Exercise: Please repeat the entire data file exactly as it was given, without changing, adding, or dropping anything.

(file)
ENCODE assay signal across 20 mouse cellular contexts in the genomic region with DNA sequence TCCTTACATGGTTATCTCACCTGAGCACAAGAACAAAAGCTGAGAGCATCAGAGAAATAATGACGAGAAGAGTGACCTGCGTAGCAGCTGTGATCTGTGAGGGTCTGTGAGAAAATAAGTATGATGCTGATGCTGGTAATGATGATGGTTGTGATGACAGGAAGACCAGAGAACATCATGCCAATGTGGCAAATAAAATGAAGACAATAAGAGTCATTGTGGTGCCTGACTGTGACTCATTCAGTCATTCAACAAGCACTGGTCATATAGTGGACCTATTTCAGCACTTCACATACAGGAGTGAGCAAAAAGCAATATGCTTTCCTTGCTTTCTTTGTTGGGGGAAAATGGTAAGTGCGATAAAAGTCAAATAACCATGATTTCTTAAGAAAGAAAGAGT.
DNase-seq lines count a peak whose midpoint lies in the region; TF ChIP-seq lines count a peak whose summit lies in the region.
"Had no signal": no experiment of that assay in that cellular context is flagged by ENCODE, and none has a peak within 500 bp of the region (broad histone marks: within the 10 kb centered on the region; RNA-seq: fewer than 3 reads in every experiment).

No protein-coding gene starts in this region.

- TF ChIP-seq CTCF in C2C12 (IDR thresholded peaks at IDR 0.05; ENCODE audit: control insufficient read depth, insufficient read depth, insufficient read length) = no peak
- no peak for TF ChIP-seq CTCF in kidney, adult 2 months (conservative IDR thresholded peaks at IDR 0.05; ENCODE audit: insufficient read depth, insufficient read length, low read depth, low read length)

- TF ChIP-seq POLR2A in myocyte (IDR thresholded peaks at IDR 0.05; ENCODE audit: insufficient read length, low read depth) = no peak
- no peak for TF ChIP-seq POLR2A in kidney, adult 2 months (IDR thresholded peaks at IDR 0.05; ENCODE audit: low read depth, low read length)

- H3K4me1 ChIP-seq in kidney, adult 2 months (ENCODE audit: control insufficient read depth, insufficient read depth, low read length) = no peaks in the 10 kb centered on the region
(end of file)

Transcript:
ENCODE assay signal across 20 mouse cellular contexts in the genomic region with DNA sequence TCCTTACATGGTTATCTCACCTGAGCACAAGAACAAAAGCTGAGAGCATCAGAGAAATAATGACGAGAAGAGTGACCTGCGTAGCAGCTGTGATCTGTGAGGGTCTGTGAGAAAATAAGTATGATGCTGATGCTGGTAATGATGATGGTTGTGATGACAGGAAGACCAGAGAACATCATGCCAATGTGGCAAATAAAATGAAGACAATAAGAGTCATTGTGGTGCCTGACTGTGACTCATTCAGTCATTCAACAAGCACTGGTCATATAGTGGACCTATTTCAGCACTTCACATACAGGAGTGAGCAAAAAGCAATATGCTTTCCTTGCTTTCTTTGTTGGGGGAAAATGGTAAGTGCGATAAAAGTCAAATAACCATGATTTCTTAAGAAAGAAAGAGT.
DNase-seq lines count a peak whose midpoint lies in the region; TF ChIP-seq lines count a peak whose summit lies in the region.
"Had no signal": no experiment of that assay in that cellular context is flagged by ENCODE, and none has a peak within 500 bp of the region (broad histone marks: within the 10 kb centered on the region; RNA-seq: fewer than 3 reads in every experiment).

No protein-coding gene starts in this region.

- TF ChIP-seq CTCF in C2C12 (IDR thresholded peaks at IDR 0.05; ENCODE audit: control insufficient read depth, insufficient read depth, insufficient read length) = no peak
- no peak for TF ChIP-seq CTCF in kidney, adult 2 months (conservative IDR thresholded peaks at IDR 0.05; ENCODE audit: insufficient read depth, insufficient read length, low read depth, low read length)

- TF ChIP-seq POLR2A in myocyte (IDR thresholded peaks at IDR 0.05; ENCODE audit: insufficient read length, low read depth) = no peak
- no peak for TF ChIP-seq POLR2A in kidney, adult 2 months (IDR thresholded peaks at IDR 0.05; ENCODE audit: low read depth, low read length)

- H3K4me1 ChIP-seq in kidney, adult 2 months (ENCODE audit: control insufficient read depth, insufficient read depth, low read length) = no peaks in the 10 kb centered on the region